THE EBB AND FLOW OF WAR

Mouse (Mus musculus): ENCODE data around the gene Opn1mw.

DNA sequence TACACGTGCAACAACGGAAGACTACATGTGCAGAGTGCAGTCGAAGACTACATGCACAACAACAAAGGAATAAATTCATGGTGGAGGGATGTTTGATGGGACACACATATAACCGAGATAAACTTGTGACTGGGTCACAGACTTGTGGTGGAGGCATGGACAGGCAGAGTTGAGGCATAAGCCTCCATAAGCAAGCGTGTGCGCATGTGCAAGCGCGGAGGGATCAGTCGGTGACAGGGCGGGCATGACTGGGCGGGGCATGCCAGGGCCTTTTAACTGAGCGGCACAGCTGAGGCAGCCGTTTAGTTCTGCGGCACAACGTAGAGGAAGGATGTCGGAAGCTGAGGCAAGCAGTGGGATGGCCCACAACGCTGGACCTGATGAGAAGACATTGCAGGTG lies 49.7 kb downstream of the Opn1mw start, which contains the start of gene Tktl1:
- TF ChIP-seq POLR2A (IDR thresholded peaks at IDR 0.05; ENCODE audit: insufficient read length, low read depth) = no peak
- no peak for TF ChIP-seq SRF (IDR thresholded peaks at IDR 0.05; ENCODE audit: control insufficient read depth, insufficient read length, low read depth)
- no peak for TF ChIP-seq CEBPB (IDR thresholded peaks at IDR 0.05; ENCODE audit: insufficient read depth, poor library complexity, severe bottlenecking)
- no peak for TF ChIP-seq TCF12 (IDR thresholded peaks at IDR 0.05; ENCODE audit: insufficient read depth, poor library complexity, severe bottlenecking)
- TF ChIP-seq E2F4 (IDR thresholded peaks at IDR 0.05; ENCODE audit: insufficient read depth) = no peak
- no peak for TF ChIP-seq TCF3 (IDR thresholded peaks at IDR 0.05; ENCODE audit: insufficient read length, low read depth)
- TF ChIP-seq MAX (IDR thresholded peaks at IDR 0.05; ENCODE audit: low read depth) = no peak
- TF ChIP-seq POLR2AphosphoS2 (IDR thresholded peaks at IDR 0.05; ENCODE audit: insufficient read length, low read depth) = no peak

THE probable future direction of the Japanese offensive is discussed by our contributor " Strategicus " in another column. The events of dap past week throw no great light on the subject, except to suggest that Japan is maintaining persistent and heavy pressure on all fronts and will push her advance wherever resistance crumbles most. But opposition to her is increasing. The heavy blows dealt to her shipping and aircraft in New Guinea have certainly retarded progress in the general offensive against Australia, and in Burma the Chinese troops who are now in action on the Rangoon-Mandalay road have stiffened the defence considerably. Here, however, the capture by the Japanese of an airfield north of Toongoo, presumably by infiltration round the defenders' flank, again worsens a situation that was looking better, while at the same time the capture of the Andaman Islands gives the enemy an important submarine base in the Indian Ocein and provides him with an indispensable stepping-stone in the sea (or air) road to India and Ceylon. As set-off against these reverses the brilliant naval action by a small British force against far heavier Italian units in the Mediterranean, and the successful American attack from the sea on Wake and Marcus islands in the Pacific are reminders of the vital importance of that naval supre- macy which Japan has temporarily wrested from us in the Far East. In Russia German reserves are being thrown in and the defence is stiffening, but the Russian advance still continues, though at a slower rate, in almost every sector, and may well have gone farther than we have yet been allowed to know.